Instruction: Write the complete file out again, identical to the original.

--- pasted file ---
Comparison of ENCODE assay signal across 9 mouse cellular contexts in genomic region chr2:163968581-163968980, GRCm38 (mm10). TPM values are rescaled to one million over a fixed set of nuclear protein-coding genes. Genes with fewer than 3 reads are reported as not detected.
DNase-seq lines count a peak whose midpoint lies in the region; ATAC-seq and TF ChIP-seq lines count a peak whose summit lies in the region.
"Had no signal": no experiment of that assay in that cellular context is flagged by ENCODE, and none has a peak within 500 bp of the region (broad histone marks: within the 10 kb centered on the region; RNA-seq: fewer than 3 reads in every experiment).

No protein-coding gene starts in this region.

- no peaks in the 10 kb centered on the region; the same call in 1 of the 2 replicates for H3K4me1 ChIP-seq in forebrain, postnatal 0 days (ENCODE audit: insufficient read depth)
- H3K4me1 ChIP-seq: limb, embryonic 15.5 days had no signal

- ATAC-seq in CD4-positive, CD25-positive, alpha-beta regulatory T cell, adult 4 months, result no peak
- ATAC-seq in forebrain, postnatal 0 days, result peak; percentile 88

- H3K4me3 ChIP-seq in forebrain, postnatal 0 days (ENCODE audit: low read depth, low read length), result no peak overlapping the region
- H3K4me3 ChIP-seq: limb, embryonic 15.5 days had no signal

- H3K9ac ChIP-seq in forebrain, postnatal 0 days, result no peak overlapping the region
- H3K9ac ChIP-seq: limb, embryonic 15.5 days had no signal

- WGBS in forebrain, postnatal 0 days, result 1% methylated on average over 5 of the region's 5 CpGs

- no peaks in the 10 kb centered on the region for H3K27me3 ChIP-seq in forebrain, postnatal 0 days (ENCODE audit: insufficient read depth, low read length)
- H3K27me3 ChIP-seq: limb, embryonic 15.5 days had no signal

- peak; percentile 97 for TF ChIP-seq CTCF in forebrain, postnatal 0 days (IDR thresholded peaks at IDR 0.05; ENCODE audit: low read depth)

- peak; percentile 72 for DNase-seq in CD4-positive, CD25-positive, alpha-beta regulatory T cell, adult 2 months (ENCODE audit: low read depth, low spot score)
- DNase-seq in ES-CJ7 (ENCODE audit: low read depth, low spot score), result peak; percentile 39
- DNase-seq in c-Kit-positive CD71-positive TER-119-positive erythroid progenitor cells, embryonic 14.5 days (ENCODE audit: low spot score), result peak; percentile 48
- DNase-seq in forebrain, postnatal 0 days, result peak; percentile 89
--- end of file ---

Comparison of ENCODE assay signal across 9 mouse cellular contexts in genomic region chr2:163968581-163968980, GRCm38 (mm10). TPM values are rescaled to one million over a fixed set of nuclear protein-coding genes. Genes with fewer than 3 reads are reported as not detected.
DNase-seq lines count a peak whose midpoint lies in the region; ATAC-seq and TF ChIP-seq lines count a peak whose summit lies in the region.
"Had no signal": no experiment of that assay in that cellular context is flagged by ENCODE, and none has a peak within 500 bp of the region (broad histone marks: within the 10 kb centered on the region; RNA-seq: fewer than 3 reads in every experiment).

No protein-coding gene starts in this region.

- no peaks in the 10 kb centered on the region; the same call in 1 of the 2 replicates for H3K4me1 ChIP-seq in forebrain, postnatal 0 days (ENCODE audit: insufficient read depth)
- H3K4me1 ChIP-seq: limb, embryonic 15.5 days had no signal

- ATAC-seq in CD4-positive, CD25-positive, alpha-beta regulatory T cell, adult 4 months, result no peak
- ATAC-seq in forebrain, postnatal 0 days, result peak; percentile 88

- H3K4me3 ChIP-seq in forebrain, postnatal 0 days (ENCODE audit: low read depth, low read length), result no peak overlapping the region
- H3K4me3 ChIP-seq: limb, embryonic 15.5 days had no signal

- H3K9ac ChIP-seq in forebrain, postnatal 0 days, result no peak overlapping the region
- H3K9ac ChIP-seq: limb, embryonic 15.5 days had no signal

- WGBS in forebrain, postnatal 0 days, result 1% methylated on average over 5 of the region's 5 CpGs

- no peaks in the 10 kb centered on the region for H3K27me3 ChIP-seq in forebrain, postnatal 0 days (ENCODE audit: insufficient read depth, low read length)
- H3K27me3 ChIP-seq: limb, embryonic 15.5 days had no signal

- peak; percentile 97 for TF ChIP-seq CTCF in forebrain, postnatal 0 days (IDR thresholded peaks at IDR 0.05; ENCODE audit: low read depth)

- peak; percentile 72 for DNase-seq in CD4-positive, CD25-positive, alpha-beta regulatory T cell, adult 2 months (ENCODE audit: low read depth, low spot score)
- DNase-seq in ES-CJ7 (ENCODE audit: low read depth, low spot score), result peak; percentile 39
- DNase-seq in c-Kit-positive CD71-positive TER-119-positive erythroid progenitor cells, embryonic 14.5 days (ENCODE audit: low spot score), result peak; percentile 48
- DNase-seq in forebrain, postnatal 0 days, result peak; percentile 89